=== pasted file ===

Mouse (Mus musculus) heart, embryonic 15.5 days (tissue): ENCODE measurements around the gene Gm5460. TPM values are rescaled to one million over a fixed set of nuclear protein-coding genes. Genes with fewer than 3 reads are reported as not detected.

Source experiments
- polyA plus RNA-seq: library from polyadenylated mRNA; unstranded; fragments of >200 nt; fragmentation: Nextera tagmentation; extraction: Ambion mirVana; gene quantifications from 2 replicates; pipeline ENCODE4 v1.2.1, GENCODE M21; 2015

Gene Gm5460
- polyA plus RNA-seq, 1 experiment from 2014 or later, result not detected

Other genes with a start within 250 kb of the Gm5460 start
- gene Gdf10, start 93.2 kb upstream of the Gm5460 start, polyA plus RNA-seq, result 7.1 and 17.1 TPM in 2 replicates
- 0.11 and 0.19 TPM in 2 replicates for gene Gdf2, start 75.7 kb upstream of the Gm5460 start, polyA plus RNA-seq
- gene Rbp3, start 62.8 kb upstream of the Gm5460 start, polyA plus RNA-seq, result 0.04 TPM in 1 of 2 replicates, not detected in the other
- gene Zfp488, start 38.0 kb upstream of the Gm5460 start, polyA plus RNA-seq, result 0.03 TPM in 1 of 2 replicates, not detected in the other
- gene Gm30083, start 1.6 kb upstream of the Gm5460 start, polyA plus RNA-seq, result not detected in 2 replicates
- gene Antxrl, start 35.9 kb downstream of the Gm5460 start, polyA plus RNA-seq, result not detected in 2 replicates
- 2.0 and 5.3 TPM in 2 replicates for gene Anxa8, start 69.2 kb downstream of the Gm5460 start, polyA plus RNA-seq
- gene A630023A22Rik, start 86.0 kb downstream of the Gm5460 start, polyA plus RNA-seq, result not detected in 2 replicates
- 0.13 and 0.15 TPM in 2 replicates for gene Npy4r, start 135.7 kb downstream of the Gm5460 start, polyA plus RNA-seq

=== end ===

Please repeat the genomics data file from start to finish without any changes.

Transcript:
Mouse (Mus musculus) heart, embryonic 15.5 days (tissue): ENCODE measurements around the gene Gm5460. TPM values are rescaled to one million over a fixed set of nuclear protein-coding genes. Genes with fewer than 3 reads are reported as not detected.

Source experiments
- polyA plus RNA-seq: library from polyadenylated mRNA; unstranded; fragments of >200 nt; fragmentation: Nextera tagmentation; extraction: Ambion mirVana; gene quantifications from 2 replicates; pipeline ENCODE4 v1.2.1, GENCODE M21; 2015

Gene Gm5460
- polyA plus RNA-seq, 1 experiment from 2014 or later, result not detected

Other genes with a start within 250 kb of the Gm5460 start
- gene Gdf10, start 93.2 kb upstream of the Gm5460 start, polyA plus RNA-seq, result 7.1 and 17.1 TPM in 2 replicates
- 0.11 and 0.19 TPM in 2 replicates for gene Gdf2, start 75.7 kb upstream of the Gm5460 start, polyA plus RNA-seq
- gene Rbp3, start 62.8 kb upstream of the Gm5460 start, polyA plus RNA-seq, result 0.04 TPM in 1 of 2 replicates, not detected in the other
- gene Zfp488, start 38.0 kb upstream of the Gm5460 start, polyA plus RNA-seq, result 0.03 TPM in 1 of 2 replicates, not detected in the other
- gene Gm30083, start 1.6 kb upstream of the Gm5460 start, polyA plus RNA-seq, result not detected in 2 replicates
- gene Antxrl, start 35.9 kb downstream of the Gm5460 start, polyA plus RNA-seq, result not detected in 2 replicates
- 2.0 and 5.3 TPM in 2 replicates for gene Anxa8, start 69.2 kb downstream of the Gm5460 start, polyA plus RNA-seq
- gene A630023A22Rik, start 86.0 kb downstream of the Gm5460 start, polyA plus RNA-seq, result not detected in 2 replicates
- 0.13 and 0.15 TPM in 2 replicates for gene Npy4r, start 135.7 kb downstream of the Gm5460 start, polyA plus RNA-seq